Interesting that both last night's Lost
and Veronica Mars
would deal with the issue of trust and violations of that trust. Sometimes there's just TV karma, I guess....Lost: Fire + Water
First of all, I think Lost
missed the whole point of what baptism is. It's not an insurance policy to get you into heaven. From my understanding of what baptism is, it's an outward sign of an inward comitment and relationship with Christ. It's not a magic "get into heaven" free card as Locke and others on the island make it out to be. There was a better exploration of baptism and what it means on Scrubs
last week than we got here.
Of course, I'm assuming that the entire Claire gets baptised so she won't be separated from Aaron should they did plotline will never be brought up again. Mayhaps this will actually lead to something more from the Claire storyline and bring a bit more depth to her character. Heaven only knows I think she could use it since her character has been really under-utilized and barely explored since the last time we saw flashbacks about her. And let me also say this--for someone who's survived a plane crash, had a baby, had the child kidnapped and then got the child back, she's looking pretty good. And apparently the bunker had her exact make-up shades and colors since I noticed she was pretty well made-up throughout last night's episode.
OK, enough nitpicking and onto the big things.
I think part of me has a hard time working up a lot of sympathy for Charlie. Part of that is the personal agenda of jealousy that Dominic Monaghan got to star in Lord of the Rings
, lives in Hawaii, has this cool job and, oh yeah, is dating Evangeline Lilly. (OK, so maybe it's mostly the last one...)
Seems to me that the storyline is taking Charlie to a dark place. Charlie has all of the best intentions, but he just isn't so good on the follow through. On both the island and in the flashbacks, it ends with Charlie brutally beat-up. At least in the flashbacks it was only emotionally and not physically, such as happens on the island. I have to admit I was taken aback when Locke decked Charlie three times after Charlie sets the fire and takes Aaron. I wondered if Charlie was running for the ocean in an attempt to baptize Aaron (since he felt this was what he needed to do to save the Aaron) or to do something worse, such as the visions Batlar saw of Adama earlier this year on BSG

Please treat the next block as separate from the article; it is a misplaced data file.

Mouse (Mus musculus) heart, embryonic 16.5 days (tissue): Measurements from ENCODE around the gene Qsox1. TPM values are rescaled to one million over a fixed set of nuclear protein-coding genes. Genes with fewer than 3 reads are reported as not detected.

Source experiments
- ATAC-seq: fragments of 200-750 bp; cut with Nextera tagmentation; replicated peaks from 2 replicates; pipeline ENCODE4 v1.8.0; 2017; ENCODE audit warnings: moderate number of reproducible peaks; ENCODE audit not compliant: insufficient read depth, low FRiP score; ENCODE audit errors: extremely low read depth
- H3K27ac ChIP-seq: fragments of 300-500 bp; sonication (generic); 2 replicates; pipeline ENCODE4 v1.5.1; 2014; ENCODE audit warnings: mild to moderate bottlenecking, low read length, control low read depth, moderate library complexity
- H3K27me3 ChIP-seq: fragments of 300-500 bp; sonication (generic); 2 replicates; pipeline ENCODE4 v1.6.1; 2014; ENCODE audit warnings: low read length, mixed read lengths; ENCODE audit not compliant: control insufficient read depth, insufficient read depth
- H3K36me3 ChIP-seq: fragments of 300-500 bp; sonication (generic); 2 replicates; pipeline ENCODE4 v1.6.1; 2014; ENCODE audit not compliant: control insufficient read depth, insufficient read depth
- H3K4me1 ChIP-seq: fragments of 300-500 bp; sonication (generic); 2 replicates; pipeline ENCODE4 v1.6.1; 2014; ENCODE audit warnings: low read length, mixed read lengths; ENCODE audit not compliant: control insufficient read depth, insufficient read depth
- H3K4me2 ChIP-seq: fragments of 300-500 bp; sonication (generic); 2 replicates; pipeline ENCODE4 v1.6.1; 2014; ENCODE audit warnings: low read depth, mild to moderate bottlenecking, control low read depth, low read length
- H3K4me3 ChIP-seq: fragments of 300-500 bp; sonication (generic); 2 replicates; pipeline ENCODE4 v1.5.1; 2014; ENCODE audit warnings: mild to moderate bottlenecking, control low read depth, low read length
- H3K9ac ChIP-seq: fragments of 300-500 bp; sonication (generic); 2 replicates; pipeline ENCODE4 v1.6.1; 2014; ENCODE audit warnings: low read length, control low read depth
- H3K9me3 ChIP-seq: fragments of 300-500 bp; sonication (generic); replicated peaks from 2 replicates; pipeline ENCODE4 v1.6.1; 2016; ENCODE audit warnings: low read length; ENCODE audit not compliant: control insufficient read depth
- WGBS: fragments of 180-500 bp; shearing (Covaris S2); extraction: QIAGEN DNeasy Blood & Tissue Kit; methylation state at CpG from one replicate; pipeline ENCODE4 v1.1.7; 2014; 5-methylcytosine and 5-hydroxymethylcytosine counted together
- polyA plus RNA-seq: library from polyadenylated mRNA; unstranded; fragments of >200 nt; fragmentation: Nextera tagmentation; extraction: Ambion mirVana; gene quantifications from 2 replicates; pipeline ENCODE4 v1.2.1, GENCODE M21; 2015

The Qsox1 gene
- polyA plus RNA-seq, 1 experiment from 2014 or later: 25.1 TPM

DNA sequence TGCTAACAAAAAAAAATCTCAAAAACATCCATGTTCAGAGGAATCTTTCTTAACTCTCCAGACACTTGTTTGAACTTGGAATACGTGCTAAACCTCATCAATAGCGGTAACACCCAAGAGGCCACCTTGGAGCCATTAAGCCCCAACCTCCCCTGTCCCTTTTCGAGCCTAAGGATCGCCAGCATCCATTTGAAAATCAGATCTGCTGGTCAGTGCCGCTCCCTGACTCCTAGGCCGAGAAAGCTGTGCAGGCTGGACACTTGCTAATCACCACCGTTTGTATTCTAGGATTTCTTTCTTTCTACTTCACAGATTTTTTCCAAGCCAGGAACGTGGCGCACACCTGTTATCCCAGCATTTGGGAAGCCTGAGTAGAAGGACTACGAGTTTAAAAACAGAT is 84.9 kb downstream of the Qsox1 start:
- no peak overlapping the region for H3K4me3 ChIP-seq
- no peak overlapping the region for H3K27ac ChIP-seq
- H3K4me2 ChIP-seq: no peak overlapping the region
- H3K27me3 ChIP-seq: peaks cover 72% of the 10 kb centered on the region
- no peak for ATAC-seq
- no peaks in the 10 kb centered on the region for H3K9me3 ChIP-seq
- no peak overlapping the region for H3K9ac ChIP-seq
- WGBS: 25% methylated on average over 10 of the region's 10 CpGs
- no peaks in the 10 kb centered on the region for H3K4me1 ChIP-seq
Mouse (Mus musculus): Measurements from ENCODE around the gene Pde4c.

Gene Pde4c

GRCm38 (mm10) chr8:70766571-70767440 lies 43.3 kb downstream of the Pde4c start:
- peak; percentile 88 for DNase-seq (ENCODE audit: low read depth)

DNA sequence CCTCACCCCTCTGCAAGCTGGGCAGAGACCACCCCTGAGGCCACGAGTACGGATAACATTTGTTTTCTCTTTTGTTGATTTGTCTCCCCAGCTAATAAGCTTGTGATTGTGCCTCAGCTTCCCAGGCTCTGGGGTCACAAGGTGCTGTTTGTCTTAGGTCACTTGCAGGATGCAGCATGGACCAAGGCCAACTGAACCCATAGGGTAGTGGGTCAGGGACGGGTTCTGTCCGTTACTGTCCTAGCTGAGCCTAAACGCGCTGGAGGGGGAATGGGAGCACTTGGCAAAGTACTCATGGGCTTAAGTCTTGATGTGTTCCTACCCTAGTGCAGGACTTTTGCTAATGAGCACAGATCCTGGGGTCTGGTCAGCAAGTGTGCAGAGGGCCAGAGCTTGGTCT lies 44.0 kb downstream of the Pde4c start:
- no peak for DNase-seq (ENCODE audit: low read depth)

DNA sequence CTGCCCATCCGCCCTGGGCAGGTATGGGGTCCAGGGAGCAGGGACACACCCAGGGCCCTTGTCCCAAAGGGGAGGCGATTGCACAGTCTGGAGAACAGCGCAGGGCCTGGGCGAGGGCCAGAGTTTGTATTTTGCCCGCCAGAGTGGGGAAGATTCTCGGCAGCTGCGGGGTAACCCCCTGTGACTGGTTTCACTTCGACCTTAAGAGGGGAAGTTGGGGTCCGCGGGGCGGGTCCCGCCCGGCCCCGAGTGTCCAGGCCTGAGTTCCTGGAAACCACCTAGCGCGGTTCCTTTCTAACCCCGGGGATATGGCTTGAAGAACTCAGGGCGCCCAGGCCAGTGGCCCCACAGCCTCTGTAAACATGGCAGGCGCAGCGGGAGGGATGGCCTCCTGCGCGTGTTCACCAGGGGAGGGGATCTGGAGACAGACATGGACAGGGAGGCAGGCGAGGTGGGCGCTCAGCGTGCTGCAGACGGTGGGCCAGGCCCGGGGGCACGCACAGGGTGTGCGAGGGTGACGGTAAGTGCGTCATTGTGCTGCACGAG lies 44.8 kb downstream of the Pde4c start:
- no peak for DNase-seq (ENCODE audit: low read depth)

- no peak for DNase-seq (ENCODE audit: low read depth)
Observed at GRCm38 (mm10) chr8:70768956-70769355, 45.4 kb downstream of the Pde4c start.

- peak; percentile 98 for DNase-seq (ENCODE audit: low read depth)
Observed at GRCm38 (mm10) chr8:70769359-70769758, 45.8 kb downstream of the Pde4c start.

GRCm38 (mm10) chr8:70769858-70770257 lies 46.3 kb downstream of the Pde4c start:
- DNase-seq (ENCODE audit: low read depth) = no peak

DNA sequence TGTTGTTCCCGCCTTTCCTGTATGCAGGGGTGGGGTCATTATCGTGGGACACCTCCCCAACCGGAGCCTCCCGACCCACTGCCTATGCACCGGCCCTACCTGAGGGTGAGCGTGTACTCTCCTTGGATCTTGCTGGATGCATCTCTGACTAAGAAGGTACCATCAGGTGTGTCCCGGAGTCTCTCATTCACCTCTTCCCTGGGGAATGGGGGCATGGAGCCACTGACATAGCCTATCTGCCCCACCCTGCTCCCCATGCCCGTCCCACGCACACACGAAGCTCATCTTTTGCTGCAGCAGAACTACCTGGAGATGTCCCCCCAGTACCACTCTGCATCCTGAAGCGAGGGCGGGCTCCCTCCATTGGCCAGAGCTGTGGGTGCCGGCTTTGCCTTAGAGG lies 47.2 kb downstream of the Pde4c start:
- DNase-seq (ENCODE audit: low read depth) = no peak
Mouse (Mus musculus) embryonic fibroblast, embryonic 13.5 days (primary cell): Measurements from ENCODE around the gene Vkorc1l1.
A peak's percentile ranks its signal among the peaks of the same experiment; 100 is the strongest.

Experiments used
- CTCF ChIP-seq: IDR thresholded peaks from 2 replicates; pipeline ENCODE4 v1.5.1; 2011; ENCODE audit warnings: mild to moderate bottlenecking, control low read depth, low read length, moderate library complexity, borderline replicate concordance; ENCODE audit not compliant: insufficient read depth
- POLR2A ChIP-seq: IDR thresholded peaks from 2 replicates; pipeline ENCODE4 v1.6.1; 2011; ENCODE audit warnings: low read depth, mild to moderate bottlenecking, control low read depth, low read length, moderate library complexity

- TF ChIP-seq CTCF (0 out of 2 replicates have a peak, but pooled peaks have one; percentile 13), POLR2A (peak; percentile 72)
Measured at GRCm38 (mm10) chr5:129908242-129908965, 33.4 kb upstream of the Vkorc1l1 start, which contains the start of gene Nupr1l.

. Charlie's vision certainly do seem to set up Aaron as some type of Christ-figure on the show--we see images of Charlie's mom and Claire in the Virgin Mary attire, we have the dove coming down from the skies and we have Hurley as potentially a John the Baptist figure. (Does Hurley prepare the way for Aaron to be some type of prophet or redemptive figure for the island or am I reading waaaaaaaaaaaaaay too much into it here?)
Also, we see that Charlie sees redemption in a couple of things, both of which slip away--the pianio and Aaron. The dream sequence to start the episode hits that point home again and again with Charlie's mother saying that now Charlie can save them all via his musical gift and make the world right for everyone in the family. Meanwhile, a faceless father figure tells him that he won't amount to anything and should learn a trade. Basically, telling Charlie he his hopes and dreams have little value. Then on the island, we see this played out by the father-figure of the island, Locke. Locke suspects Charlie is using, catches him with the statues and then refuses to believe that Charlie was coming out in the jungle to destroy them. I do wonder why Locke didn't destroy the statues in the end, instead locking them up in the bunker. What is his plan for the statues? Will there be another test for Charlie later? He passed the first tempation but has succumbed to the later one. Will Locke test him again and that will be his redemption and acceptance back into the circle that is the group?